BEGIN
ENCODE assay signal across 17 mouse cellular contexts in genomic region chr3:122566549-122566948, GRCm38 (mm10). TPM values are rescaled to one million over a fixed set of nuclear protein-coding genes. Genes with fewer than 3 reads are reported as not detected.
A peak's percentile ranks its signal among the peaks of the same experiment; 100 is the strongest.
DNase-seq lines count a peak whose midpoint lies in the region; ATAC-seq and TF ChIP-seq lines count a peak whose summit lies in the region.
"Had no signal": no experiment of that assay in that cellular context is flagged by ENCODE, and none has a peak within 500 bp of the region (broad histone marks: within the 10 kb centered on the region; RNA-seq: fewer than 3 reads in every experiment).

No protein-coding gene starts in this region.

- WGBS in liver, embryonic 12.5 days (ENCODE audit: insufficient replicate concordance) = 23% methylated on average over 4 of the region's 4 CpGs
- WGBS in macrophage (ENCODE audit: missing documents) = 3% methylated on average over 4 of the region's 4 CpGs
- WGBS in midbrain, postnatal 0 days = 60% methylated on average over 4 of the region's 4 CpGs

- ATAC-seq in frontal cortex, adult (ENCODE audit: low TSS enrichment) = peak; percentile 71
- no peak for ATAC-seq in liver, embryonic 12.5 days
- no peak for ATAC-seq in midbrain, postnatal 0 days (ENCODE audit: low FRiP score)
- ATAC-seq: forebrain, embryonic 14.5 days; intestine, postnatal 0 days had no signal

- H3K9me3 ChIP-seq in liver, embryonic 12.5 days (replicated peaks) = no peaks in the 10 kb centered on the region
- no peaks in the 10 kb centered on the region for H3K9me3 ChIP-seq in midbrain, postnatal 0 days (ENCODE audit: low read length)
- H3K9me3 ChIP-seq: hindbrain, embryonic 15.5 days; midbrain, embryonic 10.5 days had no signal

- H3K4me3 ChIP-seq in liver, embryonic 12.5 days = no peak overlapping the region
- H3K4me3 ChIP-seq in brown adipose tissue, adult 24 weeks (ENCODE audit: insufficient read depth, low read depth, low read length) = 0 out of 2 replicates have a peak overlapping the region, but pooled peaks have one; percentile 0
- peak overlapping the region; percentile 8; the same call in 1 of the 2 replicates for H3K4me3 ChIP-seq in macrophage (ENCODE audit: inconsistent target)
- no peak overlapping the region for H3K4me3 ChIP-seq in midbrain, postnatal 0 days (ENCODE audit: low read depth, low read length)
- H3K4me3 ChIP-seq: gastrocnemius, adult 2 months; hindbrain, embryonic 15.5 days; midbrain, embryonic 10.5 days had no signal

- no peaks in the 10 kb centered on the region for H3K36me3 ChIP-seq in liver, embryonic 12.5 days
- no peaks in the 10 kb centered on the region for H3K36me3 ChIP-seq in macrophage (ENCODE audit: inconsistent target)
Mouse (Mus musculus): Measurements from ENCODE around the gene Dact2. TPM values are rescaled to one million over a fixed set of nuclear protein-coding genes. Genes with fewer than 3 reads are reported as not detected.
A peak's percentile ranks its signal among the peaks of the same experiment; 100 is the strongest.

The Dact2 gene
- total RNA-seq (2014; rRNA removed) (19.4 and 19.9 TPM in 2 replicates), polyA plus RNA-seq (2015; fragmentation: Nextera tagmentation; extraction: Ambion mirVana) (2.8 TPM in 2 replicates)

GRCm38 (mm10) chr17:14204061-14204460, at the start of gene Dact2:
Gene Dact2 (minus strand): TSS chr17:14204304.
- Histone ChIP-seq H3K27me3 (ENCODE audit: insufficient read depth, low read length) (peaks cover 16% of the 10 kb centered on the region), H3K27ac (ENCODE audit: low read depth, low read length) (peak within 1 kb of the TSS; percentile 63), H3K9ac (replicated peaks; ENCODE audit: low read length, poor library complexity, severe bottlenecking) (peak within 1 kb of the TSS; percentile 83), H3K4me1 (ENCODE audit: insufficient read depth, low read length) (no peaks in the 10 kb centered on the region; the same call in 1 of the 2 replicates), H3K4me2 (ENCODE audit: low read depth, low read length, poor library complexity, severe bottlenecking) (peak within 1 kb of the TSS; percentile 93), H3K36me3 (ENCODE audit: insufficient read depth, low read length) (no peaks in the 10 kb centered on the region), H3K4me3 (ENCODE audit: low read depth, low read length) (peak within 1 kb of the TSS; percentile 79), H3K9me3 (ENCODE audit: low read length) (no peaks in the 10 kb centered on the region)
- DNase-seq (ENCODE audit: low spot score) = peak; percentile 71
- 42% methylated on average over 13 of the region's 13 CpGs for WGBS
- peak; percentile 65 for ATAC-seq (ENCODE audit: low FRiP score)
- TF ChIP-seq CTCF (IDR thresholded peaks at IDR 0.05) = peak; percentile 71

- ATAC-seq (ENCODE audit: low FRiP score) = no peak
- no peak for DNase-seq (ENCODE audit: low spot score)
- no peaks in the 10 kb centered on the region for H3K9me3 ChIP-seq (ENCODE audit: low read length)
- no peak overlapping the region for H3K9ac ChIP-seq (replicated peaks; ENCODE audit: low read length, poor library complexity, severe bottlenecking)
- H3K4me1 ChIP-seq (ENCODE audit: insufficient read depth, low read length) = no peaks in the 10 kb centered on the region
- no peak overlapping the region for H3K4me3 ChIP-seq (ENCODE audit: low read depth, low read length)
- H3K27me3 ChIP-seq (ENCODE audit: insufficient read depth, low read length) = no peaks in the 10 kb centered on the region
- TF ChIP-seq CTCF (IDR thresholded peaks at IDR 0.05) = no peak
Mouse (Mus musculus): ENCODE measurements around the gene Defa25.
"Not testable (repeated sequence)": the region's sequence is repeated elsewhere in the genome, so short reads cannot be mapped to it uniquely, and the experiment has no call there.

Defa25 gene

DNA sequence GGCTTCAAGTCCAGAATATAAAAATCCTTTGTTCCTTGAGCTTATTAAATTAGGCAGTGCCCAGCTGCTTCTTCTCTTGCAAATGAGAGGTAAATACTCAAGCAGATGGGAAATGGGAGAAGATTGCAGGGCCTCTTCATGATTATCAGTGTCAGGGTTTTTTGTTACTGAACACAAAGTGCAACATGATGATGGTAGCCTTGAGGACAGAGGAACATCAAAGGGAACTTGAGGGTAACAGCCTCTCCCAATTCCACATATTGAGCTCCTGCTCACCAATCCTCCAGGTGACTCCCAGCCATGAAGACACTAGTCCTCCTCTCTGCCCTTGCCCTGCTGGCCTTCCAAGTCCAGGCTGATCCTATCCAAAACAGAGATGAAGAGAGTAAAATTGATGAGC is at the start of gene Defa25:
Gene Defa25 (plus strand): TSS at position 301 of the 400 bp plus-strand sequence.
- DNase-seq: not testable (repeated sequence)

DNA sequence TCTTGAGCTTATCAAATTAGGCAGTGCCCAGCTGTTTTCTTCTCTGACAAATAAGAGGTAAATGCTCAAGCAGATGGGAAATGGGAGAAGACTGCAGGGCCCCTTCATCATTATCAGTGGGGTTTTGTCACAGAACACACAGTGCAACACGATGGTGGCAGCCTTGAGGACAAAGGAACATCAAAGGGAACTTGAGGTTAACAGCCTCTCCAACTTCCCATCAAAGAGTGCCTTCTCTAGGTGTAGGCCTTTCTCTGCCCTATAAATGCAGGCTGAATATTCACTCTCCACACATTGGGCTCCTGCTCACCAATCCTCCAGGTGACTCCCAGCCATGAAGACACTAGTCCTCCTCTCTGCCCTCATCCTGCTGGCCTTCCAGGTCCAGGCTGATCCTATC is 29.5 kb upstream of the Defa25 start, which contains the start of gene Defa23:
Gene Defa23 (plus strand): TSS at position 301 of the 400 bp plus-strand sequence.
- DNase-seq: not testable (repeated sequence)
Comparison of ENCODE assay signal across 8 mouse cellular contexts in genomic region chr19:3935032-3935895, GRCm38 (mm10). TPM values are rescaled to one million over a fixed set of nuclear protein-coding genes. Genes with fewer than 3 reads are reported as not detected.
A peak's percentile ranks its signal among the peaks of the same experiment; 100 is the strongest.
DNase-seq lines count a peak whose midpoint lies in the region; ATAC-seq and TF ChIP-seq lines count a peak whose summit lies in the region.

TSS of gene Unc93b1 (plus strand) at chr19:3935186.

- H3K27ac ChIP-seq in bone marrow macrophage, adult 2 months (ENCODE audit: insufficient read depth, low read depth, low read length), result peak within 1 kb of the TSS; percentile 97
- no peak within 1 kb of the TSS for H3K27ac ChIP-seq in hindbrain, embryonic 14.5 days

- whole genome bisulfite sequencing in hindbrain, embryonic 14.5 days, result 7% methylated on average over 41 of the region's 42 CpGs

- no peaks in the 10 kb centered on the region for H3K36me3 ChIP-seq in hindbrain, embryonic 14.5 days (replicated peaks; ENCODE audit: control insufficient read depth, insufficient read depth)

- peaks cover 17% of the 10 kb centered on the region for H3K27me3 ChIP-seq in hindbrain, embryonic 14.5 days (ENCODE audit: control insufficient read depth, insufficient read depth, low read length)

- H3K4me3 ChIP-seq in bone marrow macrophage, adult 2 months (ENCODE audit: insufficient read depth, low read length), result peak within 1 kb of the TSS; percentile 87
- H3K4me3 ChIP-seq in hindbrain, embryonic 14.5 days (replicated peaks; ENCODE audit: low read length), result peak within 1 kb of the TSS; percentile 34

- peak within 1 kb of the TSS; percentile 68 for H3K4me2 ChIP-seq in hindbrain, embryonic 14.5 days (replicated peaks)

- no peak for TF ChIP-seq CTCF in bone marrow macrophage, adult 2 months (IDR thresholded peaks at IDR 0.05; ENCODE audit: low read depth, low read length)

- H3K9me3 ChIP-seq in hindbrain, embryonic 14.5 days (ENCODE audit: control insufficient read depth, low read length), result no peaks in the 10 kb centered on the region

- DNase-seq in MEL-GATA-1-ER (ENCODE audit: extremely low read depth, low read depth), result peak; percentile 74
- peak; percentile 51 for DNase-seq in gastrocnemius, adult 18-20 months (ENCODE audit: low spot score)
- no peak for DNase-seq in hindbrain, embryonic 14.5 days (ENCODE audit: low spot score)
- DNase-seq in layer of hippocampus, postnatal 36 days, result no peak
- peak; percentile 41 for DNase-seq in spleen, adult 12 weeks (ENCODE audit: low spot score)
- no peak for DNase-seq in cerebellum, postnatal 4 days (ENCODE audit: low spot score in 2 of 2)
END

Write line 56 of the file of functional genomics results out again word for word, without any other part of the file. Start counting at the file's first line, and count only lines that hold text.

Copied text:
- no peak within 1 kb of the TSS for H3K27ac ChIP-seq in hindbrain, embryonic 14.5 days